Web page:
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C. L. Meier Jewett, H. Chien, S. W. Cousins, R. D. Dix; Ganciclovir Treatment of Mice Chronically Infected With Murine Cytomegalovirus Decreases Vegf Production by Splenic Macrophages. Invest. Ophthalmol. Vis. Sci. 2010;51(13):2910.
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We have shown previously that mice infected systemically with murine cytomegalovirus (MCMV) for 12 weeks (chronic infection) exhibit increased size and severity of experimental choroidal neovascularization (CNV) when compared with animals infected systemically with MCMV for 6 days (acute infection). Additional studies have suggested that enhanced CNV is associated with increased production of VEGF, a mediator of angiogenesis, during chronic MCMV infection. If MCMV-induced VEGF production by macrophages contributes directly to CNV pathogenesis, we hypothesized that ganciclovir (GCV) treatment of chronically infected mice will result in decreased expression of VEGF mRNA by splenic macrophages.
Four groups of C57BL/6 mice were injected intraperitoneally with a non-lethal dose of MCMV or UV-inactivated virus (control). At 6 days or 12 weeks postinoculation, MCMV-infected or mock-infected mice were treated systemically with either GCV (40 mg/kg/day) or PBS for 7 days. Splenic macrophages enriched by MACS separation (~90% purity) were collected from all animals and subjected to real time RT-PCR assay for quantification of VEGF mRNA levels. Measurements of TNFα mRNA levels served as a marker for macrophage activation.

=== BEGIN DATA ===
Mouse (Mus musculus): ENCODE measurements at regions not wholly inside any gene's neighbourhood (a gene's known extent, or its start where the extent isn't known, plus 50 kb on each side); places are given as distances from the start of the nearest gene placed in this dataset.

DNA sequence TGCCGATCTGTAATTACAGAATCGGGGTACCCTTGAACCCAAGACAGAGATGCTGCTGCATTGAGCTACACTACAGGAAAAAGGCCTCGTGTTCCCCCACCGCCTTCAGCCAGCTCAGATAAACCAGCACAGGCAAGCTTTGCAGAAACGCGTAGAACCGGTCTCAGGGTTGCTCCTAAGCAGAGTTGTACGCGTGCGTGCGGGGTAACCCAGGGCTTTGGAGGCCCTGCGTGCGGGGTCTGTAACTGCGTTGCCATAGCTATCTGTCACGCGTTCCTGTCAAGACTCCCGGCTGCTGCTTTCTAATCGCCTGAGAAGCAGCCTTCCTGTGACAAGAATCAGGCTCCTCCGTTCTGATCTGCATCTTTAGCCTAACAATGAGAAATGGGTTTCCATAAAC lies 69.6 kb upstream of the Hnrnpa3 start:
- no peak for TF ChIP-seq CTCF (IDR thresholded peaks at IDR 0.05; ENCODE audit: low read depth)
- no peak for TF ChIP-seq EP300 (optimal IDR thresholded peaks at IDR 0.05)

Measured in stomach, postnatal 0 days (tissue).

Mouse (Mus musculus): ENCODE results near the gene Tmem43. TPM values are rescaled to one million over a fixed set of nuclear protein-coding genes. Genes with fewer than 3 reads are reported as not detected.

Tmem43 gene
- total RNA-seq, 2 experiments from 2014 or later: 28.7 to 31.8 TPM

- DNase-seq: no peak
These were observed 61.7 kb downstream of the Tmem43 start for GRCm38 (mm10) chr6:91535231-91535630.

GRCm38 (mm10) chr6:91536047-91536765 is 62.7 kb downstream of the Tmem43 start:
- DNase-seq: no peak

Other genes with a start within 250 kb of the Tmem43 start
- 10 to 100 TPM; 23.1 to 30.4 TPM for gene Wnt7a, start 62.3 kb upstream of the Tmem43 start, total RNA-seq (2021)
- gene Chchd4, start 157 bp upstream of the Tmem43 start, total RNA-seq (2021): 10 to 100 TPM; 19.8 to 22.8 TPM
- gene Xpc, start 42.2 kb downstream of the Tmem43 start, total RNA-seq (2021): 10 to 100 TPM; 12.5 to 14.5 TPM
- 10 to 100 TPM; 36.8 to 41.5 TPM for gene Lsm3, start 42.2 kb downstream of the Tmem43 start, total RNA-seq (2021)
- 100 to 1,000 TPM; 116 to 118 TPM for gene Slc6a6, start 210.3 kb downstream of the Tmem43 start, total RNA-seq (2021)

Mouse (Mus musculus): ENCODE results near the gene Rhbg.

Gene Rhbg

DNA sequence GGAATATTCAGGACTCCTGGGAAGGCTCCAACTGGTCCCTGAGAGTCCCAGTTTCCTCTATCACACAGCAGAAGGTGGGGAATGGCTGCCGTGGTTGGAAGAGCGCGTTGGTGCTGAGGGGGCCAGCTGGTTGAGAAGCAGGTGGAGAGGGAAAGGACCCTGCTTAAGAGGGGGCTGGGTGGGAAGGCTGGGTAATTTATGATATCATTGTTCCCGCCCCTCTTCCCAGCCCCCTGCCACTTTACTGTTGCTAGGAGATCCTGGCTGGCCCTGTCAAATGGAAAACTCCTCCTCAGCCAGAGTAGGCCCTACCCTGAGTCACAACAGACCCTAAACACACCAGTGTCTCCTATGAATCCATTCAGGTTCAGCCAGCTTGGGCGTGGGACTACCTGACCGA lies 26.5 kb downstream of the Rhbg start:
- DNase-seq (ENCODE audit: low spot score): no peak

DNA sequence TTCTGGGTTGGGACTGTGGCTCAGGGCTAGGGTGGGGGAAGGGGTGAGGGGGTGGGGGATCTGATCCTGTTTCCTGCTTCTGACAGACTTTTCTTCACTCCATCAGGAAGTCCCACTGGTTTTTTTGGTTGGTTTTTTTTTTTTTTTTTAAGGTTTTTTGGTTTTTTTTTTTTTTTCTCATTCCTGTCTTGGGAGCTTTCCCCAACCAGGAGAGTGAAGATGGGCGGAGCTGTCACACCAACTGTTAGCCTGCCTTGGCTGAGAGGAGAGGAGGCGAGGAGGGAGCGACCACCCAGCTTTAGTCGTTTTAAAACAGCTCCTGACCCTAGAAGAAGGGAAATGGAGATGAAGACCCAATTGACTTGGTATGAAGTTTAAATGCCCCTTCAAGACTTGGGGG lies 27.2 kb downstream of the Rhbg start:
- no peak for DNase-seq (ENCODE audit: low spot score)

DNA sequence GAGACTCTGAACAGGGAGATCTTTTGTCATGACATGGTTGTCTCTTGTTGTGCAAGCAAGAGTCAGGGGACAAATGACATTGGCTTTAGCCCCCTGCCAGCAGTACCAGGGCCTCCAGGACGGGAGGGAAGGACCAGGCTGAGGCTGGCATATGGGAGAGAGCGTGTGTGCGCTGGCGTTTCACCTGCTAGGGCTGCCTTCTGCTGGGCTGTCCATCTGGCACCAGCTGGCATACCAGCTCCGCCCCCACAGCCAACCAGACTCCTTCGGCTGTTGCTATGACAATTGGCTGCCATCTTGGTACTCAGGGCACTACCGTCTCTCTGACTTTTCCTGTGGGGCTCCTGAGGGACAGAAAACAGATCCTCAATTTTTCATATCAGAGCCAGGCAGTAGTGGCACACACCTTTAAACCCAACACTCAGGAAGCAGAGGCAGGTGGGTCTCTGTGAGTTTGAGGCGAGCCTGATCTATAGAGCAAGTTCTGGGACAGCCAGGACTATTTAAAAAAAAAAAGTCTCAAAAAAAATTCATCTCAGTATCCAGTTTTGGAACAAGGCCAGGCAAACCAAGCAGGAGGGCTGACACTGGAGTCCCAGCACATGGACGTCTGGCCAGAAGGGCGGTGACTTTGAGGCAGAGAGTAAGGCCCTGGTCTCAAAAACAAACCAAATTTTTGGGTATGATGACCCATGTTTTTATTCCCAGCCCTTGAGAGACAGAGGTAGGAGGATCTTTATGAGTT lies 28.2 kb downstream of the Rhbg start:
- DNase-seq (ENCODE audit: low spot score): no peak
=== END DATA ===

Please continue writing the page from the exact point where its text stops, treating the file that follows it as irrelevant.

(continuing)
As expected, splenic macrophages collected from chronically infected mice showed a 48-fold and 36-fold increase in VEGF and TNFα mRNA levels, respectively, when compared with splenic macrophages collected from acutely infected mice or mock-infected mice whose VEGF and TNFα mRNA levels were equivalent. In contrast, GCV treatment resulted in >90% decrease in VEGF and TNFα mRNA levels in splenic macrophages collected from chronically infected mice.
GCV treatment significantly dampened VEGF and TNFα mRNA production by splenic macrophages that were activated during chronic, but not acute, systemic MCMV infection. We conclude that a GCV-sensitive, virus-encoded gene(s) participates in upregulation of VEGF and TNFα mRNAs by activated macrophages during chronic infection. The effect of GCV treatment on CNV severity in chronically infected mice has not yet been determined.
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